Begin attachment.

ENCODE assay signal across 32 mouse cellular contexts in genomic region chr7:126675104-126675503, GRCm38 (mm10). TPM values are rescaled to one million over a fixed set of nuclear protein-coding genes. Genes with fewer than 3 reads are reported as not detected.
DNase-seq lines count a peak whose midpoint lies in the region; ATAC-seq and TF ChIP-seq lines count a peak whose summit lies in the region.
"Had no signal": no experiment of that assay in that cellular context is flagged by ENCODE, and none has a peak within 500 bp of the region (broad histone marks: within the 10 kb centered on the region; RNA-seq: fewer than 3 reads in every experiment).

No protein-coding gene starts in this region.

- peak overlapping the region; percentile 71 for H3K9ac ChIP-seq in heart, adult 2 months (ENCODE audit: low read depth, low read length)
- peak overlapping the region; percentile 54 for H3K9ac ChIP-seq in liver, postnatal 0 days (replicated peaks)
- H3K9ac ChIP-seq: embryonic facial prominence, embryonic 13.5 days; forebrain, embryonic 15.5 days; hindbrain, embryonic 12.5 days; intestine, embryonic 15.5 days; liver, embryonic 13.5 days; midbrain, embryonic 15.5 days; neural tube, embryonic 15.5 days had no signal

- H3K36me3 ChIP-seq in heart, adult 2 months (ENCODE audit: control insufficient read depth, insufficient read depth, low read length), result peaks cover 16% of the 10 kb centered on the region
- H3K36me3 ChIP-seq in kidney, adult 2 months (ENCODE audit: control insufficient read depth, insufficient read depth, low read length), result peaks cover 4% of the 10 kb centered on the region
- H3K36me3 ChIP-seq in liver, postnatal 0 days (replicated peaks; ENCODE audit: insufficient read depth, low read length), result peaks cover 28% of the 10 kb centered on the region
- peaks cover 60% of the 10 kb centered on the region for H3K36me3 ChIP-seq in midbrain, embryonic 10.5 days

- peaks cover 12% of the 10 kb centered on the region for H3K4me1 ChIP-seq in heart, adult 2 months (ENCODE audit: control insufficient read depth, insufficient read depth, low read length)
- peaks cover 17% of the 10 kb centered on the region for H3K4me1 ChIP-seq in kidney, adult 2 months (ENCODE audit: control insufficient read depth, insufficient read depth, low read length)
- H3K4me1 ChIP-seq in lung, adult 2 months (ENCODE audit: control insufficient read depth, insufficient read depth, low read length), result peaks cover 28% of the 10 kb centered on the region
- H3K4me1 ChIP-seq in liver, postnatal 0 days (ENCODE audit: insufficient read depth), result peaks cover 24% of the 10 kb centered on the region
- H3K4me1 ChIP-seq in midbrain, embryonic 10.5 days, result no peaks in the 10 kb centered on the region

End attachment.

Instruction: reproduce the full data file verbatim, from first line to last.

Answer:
ENCODE assay signal across 32 mouse cellular contexts in genomic region chr7:126675104-126675503, GRCm38 (mm10). TPM values are rescaled to one million over a fixed set of nuclear protein-coding genes. Genes with fewer than 3 reads are reported as not detected.
DNase-seq lines count a peak whose midpoint lies in the region; ATAC-seq and TF ChIP-seq lines count a peak whose summit lies in the region.
"Had no signal": no experiment of that assay in that cellular context is flagged by ENCODE, and none has a peak within 500 bp of the region (broad histone marks: within the 10 kb centered on the region; RNA-seq: fewer than 3 reads in every experiment).

No protein-coding gene starts in this region.

- peak overlapping the region; percentile 71 for H3K9ac ChIP-seq in heart, adult 2 months (ENCODE audit: low read depth, low read length)
- peak overlapping the region; percentile 54 for H3K9ac ChIP-seq in liver, postnatal 0 days (replicated peaks)
- H3K9ac ChIP-seq: embryonic facial prominence, embryonic 13.5 days; forebrain, embryonic 15.5 days; hindbrain, embryonic 12.5 days; intestine, embryonic 15.5 days; liver, embryonic 13.5 days; midbrain, embryonic 15.5 days; neural tube, embryonic 15.5 days had no signal

- H3K36me3 ChIP-seq in heart, adult 2 months (ENCODE audit: control insufficient read depth, insufficient read depth, low read length), result peaks cover 16% of the 10 kb centered on the region
- H3K36me3 ChIP-seq in kidney, adult 2 months (ENCODE audit: control insufficient read depth, insufficient read depth, low read length), result peaks cover 4% of the 10 kb centered on the region
- H3K36me3 ChIP-seq in liver, postnatal 0 days (replicated peaks; ENCODE audit: insufficient read depth, low read length), result peaks cover 28% of the 10 kb centered on the region
- peaks cover 60% of the 10 kb centered on the region for H3K36me3 ChIP-seq in midbrain, embryonic 10.5 days

- peaks cover 12% of the 10 kb centered on the region for H3K4me1 ChIP-seq in heart, adult 2 months (ENCODE audit: control insufficient read depth, insufficient read depth, low read length)
- peaks cover 17% of the 10 kb centered on the region for H3K4me1 ChIP-seq in kidney, adult 2 months (ENCODE audit: control insufficient read depth, insufficient read depth, low read length)
- H3K4me1 ChIP-seq in lung, adult 2 months (ENCODE audit: control insufficient read depth, insufficient read depth, low read length), result peaks cover 28% of the 10 kb centered on the region
- H3K4me1 ChIP-seq in liver, postnatal 0 days (ENCODE audit: insufficient read depth), result peaks cover 24% of the 10 kb centered on the region
- H3K4me1 ChIP-seq in midbrain, embryonic 10.5 days, result no peaks in the 10 kb centered on the region